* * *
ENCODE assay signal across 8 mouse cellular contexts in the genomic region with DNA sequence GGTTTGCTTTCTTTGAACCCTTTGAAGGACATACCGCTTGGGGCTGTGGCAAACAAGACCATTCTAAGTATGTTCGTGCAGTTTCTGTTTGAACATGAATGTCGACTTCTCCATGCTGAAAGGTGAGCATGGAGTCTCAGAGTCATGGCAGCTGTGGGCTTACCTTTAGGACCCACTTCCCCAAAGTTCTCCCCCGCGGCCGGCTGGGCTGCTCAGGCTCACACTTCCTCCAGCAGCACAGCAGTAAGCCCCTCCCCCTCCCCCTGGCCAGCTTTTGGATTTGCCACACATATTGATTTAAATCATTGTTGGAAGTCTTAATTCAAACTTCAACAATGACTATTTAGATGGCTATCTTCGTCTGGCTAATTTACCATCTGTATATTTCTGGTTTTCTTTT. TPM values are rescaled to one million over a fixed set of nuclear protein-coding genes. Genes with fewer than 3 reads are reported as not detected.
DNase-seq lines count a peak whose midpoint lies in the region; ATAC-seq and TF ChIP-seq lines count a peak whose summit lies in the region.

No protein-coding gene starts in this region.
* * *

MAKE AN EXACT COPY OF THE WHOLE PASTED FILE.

ENCODE assay signal across 8 mouse cellular contexts in the genomic region with DNA sequence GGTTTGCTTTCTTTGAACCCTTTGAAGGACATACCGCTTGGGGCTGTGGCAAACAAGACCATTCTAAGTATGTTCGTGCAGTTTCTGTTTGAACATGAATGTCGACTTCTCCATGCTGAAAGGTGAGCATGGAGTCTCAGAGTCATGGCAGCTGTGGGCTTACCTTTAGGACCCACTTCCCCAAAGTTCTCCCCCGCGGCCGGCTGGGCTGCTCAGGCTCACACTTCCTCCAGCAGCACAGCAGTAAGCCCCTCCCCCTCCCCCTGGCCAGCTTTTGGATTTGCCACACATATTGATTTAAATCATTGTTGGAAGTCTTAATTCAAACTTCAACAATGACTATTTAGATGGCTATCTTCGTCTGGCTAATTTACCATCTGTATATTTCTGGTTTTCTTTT. TPM values are rescaled to one million over a fixed set of nuclear protein-coding genes. Genes with fewer than 3 reads are reported as not detected.
DNase-seq lines count a peak whose midpoint lies in the region; ATAC-seq and TF ChIP-seq lines count a peak whose summit lies in the region.

No protein-coding gene starts in this region.